New strategy to overcome the intrinsic difficulty of phospholipids solubilisation and delivery to the eye

Virginia Saez-Martinez

Research output: Contribution to journalConference abstractpeer-review


Purpose: Lipids play a vital role at interfaces such as the tear film in the protection of the anterior eye. Their role is to act as lubricants and reduce surface and interfacial tension. Although there is a lack of appropriate methods to solubilize and dilute phospholipids to the tear film. Here, we report that styrene-maleic acid copolymers (PSMA), can form polymer–lipid complexes in the form of monodisperse nanometric particles, which can easily solubilise these phospholipid molecules by avoiding for example, the use of any kind of surfactant.
Method: The interactions of PSMA with phospholipids have been studied by its adsorption from aqueous solutions into monolayers of dimyristoyl-phosphorylcholine (DMPC). The Langmuir trough (LT) technique is used to study this pH-dependant complex formation. The formed nanoparticles have been also analysed by 31P NMR, particle size distribution by light scattering (DLS) and morphology by electron microscopy (SEM).
Results: The LT has been found to be a useful technique for in vitro simulation of in vivo lipid layer behaviour: The limiting surface pressure of unstable tear films ranges between 20 and 30 mN/m. More stable tear films show an increase in surface pressure, within the range of 35–45 mN/m. The DMPC monolayers have a limiting surface pressure of 38 mN/m (water), and 45 mN/m (pH 4 buffer), and the PSMA-DMPC complexes formed at pH 4 have a value of 42 mN/m, which resembles that of the stable tear film. The average particle size distribution is 53 ± 10 nm with a low polydispersity index (PDI) of 0.24 ± 0.03.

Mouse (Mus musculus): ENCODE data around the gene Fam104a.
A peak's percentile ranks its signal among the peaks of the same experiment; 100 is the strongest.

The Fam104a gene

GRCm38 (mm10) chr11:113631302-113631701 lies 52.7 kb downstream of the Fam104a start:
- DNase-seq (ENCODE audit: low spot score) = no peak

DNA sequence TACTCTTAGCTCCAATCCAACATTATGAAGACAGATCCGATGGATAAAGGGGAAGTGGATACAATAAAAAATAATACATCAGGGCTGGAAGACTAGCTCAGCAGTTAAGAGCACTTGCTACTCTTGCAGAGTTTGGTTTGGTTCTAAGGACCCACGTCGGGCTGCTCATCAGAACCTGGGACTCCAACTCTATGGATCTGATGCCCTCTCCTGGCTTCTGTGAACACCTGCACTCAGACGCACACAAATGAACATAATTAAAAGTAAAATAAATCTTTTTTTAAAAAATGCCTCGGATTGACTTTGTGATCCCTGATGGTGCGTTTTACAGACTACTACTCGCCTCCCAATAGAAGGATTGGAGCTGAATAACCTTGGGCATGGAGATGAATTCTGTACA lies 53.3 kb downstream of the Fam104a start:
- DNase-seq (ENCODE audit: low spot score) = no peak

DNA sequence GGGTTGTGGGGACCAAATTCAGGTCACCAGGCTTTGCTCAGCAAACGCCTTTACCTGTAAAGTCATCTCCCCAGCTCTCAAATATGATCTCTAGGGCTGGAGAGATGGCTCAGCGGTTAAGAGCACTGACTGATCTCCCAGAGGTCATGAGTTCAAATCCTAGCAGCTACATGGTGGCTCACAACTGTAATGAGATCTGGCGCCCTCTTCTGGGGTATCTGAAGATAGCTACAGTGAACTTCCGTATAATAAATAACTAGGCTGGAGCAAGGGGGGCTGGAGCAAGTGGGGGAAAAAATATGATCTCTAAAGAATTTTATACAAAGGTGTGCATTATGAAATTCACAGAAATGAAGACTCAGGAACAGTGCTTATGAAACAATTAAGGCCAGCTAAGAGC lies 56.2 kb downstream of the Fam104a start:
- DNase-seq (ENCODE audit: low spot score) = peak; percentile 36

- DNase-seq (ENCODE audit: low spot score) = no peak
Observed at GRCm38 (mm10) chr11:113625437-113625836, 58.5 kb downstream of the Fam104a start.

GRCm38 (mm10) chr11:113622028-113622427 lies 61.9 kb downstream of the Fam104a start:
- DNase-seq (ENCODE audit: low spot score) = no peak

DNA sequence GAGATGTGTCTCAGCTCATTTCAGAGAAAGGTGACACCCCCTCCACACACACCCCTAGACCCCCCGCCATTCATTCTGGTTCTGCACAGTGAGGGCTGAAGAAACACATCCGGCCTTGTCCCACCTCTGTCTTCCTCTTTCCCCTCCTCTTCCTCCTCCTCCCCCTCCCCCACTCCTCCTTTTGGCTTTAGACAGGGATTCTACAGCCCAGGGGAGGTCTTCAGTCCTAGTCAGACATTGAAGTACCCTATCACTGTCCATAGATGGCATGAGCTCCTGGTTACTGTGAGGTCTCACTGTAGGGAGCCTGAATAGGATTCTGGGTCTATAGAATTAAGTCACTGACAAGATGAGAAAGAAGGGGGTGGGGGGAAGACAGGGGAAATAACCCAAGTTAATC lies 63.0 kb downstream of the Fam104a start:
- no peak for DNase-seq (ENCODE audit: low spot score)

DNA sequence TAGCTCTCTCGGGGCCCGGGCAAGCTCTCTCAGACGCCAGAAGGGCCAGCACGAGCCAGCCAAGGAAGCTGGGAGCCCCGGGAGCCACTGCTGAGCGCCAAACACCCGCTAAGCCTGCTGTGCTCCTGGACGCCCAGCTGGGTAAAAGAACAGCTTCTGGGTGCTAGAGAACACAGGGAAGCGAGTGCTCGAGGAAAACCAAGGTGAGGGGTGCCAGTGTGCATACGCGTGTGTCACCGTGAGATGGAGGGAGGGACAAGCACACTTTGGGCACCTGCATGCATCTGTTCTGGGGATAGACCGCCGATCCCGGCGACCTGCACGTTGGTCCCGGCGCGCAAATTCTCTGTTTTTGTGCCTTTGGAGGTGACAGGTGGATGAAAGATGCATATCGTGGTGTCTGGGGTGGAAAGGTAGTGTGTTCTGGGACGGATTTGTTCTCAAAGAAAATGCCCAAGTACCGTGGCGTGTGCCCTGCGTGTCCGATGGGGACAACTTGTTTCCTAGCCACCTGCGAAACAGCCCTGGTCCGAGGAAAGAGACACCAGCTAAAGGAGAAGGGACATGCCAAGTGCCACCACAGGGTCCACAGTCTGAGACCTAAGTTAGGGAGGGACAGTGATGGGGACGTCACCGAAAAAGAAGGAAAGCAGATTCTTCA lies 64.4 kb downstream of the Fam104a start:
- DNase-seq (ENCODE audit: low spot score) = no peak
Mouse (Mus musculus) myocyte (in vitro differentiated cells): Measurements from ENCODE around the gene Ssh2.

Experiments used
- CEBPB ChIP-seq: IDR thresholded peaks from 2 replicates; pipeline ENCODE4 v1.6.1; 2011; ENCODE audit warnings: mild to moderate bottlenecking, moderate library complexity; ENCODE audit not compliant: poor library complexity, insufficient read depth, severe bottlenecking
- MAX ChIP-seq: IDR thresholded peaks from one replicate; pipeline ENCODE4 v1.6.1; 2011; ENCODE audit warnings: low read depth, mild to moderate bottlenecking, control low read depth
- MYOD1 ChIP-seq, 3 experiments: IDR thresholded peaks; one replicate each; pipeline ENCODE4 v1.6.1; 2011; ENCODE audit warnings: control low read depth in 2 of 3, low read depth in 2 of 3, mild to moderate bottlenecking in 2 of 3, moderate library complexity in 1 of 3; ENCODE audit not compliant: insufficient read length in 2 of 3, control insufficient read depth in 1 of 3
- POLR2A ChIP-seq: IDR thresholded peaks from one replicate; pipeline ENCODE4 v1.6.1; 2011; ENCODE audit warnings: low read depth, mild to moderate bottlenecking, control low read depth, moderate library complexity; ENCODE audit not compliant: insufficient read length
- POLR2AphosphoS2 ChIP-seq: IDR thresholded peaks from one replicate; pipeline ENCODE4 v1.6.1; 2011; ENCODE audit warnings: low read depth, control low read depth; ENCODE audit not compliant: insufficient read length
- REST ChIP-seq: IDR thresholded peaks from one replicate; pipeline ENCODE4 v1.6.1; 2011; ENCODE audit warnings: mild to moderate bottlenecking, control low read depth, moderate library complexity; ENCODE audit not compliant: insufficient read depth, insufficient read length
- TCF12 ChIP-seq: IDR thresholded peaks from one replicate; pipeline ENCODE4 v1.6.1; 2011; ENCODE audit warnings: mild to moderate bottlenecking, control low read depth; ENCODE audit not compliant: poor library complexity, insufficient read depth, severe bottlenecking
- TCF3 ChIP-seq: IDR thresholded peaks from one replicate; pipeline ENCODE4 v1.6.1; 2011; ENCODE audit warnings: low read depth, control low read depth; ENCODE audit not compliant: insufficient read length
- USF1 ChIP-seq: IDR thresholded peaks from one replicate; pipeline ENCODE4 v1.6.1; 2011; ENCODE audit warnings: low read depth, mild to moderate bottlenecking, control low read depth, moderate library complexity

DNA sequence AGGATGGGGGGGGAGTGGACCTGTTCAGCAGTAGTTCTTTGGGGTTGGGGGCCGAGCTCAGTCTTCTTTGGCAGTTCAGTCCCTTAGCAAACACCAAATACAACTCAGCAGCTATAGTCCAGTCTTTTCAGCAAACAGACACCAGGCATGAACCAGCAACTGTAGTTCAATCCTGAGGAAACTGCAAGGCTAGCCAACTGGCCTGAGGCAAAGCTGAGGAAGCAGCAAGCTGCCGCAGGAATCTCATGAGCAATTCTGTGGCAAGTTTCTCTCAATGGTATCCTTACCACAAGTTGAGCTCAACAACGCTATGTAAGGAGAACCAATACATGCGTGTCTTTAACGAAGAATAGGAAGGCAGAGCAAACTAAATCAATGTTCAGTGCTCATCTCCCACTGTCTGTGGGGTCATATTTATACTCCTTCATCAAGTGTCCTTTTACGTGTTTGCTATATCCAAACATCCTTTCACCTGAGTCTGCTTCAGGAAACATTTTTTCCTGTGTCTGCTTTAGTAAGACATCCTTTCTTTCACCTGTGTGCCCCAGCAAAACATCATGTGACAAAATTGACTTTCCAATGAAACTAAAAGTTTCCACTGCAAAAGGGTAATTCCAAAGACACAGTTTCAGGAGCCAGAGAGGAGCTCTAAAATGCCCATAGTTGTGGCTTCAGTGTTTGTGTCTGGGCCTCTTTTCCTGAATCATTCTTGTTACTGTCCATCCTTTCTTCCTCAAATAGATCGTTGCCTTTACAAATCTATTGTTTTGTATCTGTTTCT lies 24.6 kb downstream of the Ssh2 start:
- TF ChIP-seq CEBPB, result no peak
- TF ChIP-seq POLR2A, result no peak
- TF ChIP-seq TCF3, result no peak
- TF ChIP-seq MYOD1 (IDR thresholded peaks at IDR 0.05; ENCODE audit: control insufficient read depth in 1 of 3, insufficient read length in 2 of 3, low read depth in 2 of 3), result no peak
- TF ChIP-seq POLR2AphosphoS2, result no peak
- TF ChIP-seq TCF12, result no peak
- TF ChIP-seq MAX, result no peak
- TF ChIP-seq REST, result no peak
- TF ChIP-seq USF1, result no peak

Conclusions: New biocompatible and cheap lipid solubilising agents such as PSMA can be used for the study of the tear film composition and properties. These polymer–lipid complexes in the form of nanoparticles can be used to solubilise and release in a controlled way other hydrophobic molecules such as some drugs or proteins.
Original languageEnglish
Article number48
Pages (from-to)e32
Number of pages1
JournalContact Lens and Anterior Eye
Issue numbersupp.1
Publication statusPublished - 2015
EventBritish Contact Lens Association (BCLA) clinical conference and exhibition - ICC, Birmingham, United Kingdom
Duration: 6 Jun 20149 Jun 2014

Bibliographical note

BCLA Abstract Book 2014


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